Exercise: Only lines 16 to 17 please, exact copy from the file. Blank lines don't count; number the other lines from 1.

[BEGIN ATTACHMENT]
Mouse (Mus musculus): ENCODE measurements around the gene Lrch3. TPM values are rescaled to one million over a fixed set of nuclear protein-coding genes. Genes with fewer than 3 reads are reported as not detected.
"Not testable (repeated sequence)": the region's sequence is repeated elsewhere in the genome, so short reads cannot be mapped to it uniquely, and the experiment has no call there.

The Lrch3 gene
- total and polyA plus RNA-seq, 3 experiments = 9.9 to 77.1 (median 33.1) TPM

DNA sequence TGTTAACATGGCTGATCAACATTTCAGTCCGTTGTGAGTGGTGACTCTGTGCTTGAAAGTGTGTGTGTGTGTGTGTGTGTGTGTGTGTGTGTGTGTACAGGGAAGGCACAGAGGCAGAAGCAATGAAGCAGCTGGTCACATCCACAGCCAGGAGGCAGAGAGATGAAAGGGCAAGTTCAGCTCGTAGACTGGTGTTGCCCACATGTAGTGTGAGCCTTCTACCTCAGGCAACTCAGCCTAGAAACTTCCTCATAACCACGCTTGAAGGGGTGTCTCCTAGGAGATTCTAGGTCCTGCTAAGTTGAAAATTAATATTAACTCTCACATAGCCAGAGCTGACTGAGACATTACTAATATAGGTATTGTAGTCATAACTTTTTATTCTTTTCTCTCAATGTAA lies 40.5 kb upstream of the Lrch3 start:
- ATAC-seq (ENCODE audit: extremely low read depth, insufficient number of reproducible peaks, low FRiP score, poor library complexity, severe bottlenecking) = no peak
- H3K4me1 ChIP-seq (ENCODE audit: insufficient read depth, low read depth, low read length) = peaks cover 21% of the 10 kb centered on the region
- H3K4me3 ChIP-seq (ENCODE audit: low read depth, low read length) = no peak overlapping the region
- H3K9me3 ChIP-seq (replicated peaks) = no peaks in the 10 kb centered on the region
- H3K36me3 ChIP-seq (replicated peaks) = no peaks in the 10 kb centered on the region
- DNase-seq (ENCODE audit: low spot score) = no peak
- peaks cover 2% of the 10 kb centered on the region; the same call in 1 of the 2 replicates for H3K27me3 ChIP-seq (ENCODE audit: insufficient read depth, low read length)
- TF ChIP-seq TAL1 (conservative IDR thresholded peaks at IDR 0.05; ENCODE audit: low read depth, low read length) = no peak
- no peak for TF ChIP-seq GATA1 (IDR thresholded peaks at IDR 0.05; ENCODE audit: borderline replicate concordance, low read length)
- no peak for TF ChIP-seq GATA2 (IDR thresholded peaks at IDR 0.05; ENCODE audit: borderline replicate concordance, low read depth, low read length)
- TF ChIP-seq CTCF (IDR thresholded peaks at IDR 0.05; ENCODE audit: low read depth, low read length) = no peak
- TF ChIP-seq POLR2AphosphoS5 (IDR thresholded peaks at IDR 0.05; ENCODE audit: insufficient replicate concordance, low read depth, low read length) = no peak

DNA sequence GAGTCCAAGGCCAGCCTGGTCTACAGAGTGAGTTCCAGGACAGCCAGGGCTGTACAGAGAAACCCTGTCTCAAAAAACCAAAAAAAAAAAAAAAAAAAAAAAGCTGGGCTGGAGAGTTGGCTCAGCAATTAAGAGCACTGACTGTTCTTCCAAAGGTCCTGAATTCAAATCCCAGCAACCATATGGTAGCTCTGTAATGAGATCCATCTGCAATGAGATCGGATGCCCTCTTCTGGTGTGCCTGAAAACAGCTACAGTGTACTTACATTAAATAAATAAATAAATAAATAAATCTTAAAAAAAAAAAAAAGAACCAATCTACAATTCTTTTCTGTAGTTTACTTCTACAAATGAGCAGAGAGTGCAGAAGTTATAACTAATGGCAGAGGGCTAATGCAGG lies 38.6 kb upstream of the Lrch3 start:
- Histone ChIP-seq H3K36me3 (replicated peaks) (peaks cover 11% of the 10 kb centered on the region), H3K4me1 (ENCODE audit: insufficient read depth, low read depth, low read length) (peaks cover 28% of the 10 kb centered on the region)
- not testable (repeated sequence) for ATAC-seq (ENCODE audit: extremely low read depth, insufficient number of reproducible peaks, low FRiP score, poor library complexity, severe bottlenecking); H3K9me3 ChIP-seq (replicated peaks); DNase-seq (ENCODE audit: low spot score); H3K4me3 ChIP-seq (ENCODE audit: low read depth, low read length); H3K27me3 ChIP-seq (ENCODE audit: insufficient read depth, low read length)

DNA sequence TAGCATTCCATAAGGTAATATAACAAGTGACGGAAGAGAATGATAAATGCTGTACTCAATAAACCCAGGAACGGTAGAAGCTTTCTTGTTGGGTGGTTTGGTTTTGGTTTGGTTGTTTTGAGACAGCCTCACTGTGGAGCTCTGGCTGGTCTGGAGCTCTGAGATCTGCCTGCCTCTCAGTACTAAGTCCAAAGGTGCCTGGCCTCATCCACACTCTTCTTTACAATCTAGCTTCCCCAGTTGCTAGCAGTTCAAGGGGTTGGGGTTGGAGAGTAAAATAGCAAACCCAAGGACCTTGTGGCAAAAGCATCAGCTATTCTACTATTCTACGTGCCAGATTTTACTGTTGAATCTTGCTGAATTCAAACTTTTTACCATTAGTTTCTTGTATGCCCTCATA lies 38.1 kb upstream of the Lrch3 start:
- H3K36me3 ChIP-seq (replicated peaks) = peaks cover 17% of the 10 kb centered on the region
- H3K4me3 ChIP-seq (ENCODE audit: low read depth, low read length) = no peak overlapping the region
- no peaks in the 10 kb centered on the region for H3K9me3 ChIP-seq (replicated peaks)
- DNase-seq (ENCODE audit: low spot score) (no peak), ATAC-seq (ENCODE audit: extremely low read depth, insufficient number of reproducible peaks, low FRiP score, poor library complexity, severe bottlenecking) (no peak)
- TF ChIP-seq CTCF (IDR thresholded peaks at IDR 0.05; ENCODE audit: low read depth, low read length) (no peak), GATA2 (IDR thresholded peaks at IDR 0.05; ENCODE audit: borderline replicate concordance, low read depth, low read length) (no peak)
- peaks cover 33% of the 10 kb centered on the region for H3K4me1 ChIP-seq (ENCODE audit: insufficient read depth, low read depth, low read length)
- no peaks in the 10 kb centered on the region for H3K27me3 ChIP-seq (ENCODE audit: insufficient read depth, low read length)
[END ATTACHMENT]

- TF ChIP-seq CTCF (IDR thresholded peaks at IDR 0.05; ENCODE audit: low read depth, low read length) = no peak
- TF ChIP-seq POLR2AphosphoS5 (IDR thresholded peaks at IDR 0.05; ENCODE audit: insufficient replicate concordance, low read depth, low read length) = no peak